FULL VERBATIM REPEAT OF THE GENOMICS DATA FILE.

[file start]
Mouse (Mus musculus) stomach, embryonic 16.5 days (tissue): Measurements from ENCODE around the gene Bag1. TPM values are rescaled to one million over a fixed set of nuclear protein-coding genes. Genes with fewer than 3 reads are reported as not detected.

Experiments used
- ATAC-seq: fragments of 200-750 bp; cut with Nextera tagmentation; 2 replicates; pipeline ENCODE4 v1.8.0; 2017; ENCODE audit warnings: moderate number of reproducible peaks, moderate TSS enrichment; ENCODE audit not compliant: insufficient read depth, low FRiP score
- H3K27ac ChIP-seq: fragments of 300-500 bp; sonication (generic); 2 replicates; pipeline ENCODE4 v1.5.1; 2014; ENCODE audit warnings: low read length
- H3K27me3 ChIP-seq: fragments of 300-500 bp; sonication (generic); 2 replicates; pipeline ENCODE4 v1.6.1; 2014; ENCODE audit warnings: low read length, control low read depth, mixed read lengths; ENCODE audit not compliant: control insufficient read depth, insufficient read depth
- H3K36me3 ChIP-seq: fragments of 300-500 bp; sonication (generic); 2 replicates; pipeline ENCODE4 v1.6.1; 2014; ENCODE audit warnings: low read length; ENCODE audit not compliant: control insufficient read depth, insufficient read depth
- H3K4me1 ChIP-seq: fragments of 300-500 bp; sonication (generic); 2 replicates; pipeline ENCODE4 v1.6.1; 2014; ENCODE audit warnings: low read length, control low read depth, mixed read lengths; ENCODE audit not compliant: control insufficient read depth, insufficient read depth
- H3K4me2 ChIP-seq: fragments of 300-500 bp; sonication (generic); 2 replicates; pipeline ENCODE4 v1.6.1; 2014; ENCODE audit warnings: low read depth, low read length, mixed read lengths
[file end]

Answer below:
Mouse (Mus musculus) stomach, embryonic 16.5 days (tissue): Measurements from ENCODE around the gene Bag1. TPM values are rescaled to one million over a fixed set of nuclear protein-coding genes. Genes with fewer than 3 reads are reported as not detected.

Experiments used
- ATAC-seq: fragments of 200-750 bp; cut with Nextera tagmentation; 2 replicates; pipeline ENCODE4 v1.8.0; 2017; ENCODE audit warnings: moderate number of reproducible peaks, moderate TSS enrichment; ENCODE audit not compliant: insufficient read depth, low FRiP score
- H3K27ac ChIP-seq: fragments of 300-500 bp; sonication (generic); 2 replicates; pipeline ENCODE4 v1.5.1; 2014; ENCODE audit warnings: low read length
- H3K27me3 ChIP-seq: fragments of 300-500 bp; sonication (generic); 2 replicates; pipeline ENCODE4 v1.6.1; 2014; ENCODE audit warnings: low read length, control low read depth, mixed read lengths; ENCODE audit not compliant: control insufficient read depth, insufficient read depth
- H3K36me3 ChIP-seq: fragments of 300-500 bp; sonication (generic); 2 replicates; pipeline ENCODE4 v1.6.1; 2014; ENCODE audit warnings: low read length; ENCODE audit not compliant: control insufficient read depth, insufficient read depth
- H3K4me1 ChIP-seq: fragments of 300-500 bp; sonication (generic); 2 replicates; pipeline ENCODE4 v1.6.1; 2014; ENCODE audit warnings: low read length, control low read depth, mixed read lengths; ENCODE audit not compliant: control insufficient read depth, insufficient read depth
- H3K4me2 ChIP-seq: fragments of 300-500 bp; sonication (generic); 2 replicates; pipeline ENCODE4 v1.6.1; 2014; ENCODE audit warnings: low read depth, low read length, mixed read lengths